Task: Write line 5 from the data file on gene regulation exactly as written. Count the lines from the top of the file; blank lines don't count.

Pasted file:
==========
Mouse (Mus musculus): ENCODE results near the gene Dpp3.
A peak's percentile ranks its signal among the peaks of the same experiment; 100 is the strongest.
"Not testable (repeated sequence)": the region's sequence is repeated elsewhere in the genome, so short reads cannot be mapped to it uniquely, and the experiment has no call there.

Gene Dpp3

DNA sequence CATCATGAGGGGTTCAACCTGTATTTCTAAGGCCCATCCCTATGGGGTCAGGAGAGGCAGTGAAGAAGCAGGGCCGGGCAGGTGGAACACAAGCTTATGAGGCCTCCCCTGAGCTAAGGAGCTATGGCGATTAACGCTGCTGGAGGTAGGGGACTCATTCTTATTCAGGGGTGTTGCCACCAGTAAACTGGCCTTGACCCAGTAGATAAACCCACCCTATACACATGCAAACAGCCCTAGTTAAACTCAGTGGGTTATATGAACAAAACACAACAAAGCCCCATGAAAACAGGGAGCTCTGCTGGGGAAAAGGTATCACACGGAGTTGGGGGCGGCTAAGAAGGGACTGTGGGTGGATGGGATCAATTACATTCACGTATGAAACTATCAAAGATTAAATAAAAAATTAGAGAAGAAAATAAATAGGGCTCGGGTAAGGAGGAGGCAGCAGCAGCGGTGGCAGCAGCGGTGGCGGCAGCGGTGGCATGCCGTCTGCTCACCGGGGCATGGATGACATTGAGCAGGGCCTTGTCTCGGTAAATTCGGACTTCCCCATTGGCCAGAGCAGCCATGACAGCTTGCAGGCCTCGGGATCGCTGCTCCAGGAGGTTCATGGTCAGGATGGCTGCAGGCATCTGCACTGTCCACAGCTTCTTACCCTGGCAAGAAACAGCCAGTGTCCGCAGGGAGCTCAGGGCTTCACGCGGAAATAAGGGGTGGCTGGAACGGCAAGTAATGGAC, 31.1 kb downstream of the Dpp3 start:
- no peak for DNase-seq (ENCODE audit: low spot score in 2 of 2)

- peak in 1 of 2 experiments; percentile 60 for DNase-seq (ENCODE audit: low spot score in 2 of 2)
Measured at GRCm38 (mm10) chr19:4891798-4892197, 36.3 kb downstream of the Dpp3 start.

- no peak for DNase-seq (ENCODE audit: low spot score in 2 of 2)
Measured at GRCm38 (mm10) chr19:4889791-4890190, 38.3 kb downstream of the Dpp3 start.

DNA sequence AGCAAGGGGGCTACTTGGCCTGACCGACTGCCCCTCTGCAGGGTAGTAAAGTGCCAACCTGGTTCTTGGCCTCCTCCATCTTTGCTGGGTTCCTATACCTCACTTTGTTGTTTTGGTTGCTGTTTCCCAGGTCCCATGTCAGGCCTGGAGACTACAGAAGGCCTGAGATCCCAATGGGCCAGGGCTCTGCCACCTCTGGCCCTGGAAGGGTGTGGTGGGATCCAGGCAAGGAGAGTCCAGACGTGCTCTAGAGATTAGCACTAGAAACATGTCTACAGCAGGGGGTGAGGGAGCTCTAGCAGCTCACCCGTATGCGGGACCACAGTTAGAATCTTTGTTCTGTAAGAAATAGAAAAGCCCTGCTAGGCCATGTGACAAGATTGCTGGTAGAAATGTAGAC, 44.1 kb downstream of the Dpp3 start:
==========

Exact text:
DNA sequence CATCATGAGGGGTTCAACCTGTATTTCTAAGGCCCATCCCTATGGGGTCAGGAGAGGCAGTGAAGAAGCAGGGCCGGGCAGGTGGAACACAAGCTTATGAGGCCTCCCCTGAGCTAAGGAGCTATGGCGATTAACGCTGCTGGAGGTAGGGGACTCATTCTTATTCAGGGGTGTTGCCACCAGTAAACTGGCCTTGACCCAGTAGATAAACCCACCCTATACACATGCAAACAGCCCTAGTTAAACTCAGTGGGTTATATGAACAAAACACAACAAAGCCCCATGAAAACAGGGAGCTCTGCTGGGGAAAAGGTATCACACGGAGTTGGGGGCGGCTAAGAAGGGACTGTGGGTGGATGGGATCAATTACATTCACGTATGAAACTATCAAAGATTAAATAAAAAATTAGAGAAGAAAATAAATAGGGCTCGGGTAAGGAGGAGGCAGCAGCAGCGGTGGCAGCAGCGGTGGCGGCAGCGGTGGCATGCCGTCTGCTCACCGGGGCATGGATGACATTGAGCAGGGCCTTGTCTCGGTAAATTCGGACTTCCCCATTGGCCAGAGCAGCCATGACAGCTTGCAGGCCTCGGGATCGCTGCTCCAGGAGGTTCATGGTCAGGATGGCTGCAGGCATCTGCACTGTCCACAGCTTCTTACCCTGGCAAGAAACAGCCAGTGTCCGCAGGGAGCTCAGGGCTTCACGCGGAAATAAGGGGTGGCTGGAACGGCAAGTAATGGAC, 31.1 kb downstream of the Dpp3 start: